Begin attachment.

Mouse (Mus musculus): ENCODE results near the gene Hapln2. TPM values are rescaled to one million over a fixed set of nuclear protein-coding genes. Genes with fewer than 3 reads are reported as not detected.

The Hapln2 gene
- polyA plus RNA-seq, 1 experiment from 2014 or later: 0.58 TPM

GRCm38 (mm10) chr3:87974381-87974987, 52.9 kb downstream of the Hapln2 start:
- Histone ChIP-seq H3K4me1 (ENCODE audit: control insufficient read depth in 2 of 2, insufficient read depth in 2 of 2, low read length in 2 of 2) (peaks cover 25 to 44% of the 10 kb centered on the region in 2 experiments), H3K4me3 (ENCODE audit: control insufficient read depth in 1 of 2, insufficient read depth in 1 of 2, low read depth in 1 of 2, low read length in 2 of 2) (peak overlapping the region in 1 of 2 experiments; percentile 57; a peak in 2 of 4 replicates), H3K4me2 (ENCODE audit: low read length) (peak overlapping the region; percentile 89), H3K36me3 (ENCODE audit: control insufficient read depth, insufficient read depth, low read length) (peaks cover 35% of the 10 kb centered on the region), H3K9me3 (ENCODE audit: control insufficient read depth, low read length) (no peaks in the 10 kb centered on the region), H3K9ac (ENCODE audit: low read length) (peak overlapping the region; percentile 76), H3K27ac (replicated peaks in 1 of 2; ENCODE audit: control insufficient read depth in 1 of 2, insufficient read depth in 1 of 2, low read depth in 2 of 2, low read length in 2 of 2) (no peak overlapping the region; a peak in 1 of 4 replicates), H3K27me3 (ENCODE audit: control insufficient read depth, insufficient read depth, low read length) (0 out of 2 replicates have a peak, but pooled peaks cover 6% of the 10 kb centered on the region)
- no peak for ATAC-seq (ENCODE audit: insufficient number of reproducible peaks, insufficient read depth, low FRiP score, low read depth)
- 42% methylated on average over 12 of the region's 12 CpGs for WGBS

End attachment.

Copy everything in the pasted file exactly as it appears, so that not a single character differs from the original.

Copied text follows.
Mouse (Mus musculus): ENCODE results near the gene Hapln2. TPM values are rescaled to one million over a fixed set of nuclear protein-coding genes. Genes with fewer than 3 reads are reported as not detected.

The Hapln2 gene
- polyA plus RNA-seq, 1 experiment from 2014 or later: 0.58 TPM

GRCm38 (mm10) chr3:87974381-87974987, 52.9 kb downstream of the Hapln2 start:
- Histone ChIP-seq H3K4me1 (ENCODE audit: control insufficient read depth in 2 of 2, insufficient read depth in 2 of 2, low read length in 2 of 2) (peaks cover 25 to 44% of the 10 kb centered on the region in 2 experiments), H3K4me3 (ENCODE audit: control insufficient read depth in 1 of 2, insufficient read depth in 1 of 2, low read depth in 1 of 2, low read length in 2 of 2) (peak overlapping the region in 1 of 2 experiments; percentile 57; a peak in 2 of 4 replicates), H3K4me2 (ENCODE audit: low read length) (peak overlapping the region; percentile 89), H3K36me3 (ENCODE audit: control insufficient read depth, insufficient read depth, low read length) (peaks cover 35% of the 10 kb centered on the region), H3K9me3 (ENCODE audit: control insufficient read depth, low read length) (no peaks in the 10 kb centered on the region), H3K9ac (ENCODE audit: low read length) (peak overlapping the region; percentile 76), H3K27ac (replicated peaks in 1 of 2; ENCODE audit: control insufficient read depth in 1 of 2, insufficient read depth in 1 of 2, low read depth in 2 of 2, low read length in 2 of 2) (no peak overlapping the region; a peak in 1 of 4 replicates), H3K27me3 (ENCODE audit: control insufficient read depth, insufficient read depth, low read length) (0 out of 2 replicates have a peak, but pooled peaks cover 6% of the 10 kb centered on the region)
- no peak for ATAC-seq (ENCODE audit: insufficient number of reproducible peaks, insufficient read depth, low FRiP score, low read depth)
- 42% methylated on average over 12 of the region's 12 CpGs for WGBS